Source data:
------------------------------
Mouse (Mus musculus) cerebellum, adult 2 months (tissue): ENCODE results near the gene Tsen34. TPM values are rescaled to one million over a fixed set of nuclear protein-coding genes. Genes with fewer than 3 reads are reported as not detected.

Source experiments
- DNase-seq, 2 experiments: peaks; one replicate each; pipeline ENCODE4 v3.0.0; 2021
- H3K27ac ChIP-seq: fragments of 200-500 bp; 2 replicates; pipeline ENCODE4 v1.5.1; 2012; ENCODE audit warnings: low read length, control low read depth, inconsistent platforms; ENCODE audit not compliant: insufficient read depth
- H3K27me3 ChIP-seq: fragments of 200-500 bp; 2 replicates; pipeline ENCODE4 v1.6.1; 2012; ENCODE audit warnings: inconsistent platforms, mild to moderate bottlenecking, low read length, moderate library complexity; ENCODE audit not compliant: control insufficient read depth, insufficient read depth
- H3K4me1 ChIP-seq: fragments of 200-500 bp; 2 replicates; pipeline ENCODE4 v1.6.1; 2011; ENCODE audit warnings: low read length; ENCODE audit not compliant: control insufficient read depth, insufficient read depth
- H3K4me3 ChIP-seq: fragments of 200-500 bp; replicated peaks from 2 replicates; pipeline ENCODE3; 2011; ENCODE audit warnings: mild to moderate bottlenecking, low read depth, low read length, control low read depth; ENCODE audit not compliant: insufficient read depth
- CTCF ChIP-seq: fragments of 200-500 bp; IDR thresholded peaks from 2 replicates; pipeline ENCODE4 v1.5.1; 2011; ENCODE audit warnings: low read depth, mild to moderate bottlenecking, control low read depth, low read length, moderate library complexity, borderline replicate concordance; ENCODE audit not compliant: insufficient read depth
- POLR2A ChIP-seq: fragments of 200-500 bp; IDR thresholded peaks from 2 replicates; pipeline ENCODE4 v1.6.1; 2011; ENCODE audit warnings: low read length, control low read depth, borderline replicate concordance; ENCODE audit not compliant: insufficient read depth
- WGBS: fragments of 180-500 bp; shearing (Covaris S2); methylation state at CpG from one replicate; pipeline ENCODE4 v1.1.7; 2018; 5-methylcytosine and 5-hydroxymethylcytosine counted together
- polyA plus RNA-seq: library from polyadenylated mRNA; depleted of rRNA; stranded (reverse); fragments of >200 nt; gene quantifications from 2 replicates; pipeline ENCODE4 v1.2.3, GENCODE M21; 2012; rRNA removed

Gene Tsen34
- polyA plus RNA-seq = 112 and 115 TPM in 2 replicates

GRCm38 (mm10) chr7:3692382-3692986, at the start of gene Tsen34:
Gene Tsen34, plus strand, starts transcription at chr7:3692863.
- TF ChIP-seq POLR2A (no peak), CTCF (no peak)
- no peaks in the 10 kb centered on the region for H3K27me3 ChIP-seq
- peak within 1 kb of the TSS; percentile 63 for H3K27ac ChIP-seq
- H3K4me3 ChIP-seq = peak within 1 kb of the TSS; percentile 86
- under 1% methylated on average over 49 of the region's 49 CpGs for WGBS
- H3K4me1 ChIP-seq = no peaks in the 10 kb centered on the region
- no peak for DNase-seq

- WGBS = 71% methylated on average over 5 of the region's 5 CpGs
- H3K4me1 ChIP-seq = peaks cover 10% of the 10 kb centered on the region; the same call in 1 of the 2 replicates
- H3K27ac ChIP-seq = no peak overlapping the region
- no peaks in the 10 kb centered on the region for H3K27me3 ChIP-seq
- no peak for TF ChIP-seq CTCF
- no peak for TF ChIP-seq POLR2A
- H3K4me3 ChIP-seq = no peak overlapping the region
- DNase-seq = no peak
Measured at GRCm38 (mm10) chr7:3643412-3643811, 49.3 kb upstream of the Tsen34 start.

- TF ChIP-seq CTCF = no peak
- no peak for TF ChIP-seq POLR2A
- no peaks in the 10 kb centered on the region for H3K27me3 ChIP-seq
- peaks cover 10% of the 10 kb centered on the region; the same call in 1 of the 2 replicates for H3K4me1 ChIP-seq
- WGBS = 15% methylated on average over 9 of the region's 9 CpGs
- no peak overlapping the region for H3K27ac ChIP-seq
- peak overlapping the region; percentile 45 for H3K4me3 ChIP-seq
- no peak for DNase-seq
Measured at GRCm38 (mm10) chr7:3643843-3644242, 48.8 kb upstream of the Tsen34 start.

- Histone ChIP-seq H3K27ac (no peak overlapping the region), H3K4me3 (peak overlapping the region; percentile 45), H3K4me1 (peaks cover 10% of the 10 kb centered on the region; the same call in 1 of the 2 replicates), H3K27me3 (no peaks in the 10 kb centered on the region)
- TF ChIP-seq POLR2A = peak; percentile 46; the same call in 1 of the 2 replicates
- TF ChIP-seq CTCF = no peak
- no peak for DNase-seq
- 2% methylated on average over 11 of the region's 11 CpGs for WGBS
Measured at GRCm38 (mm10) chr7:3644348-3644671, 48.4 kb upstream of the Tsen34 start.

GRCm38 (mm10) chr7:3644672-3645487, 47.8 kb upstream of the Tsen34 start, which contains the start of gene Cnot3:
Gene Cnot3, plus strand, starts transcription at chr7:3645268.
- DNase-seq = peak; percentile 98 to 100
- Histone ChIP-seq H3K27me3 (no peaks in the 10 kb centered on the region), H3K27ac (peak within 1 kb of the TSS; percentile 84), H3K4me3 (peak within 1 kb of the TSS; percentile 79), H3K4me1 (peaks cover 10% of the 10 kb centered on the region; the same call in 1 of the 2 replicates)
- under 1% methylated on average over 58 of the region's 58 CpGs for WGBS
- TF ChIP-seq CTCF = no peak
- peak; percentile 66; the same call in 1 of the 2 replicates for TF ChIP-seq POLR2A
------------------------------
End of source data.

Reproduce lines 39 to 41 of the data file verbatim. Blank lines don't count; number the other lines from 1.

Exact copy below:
- no peak for DNase-seq
Measured at GRCm38 (mm10) chr7:3643843-3644242, 48.8 kb upstream of the Tsen34 start.

- Histone ChIP-seq H3K27ac (no peak overlapping the region), H3K4me3 (peak overlapping the region; percentile 45), H3K4me1 (peaks cover 10% of the 10 kb centered on the region; the same call in 1 of the 2 replicates), H3K27me3 (no peaks in the 10 kb centered on the region)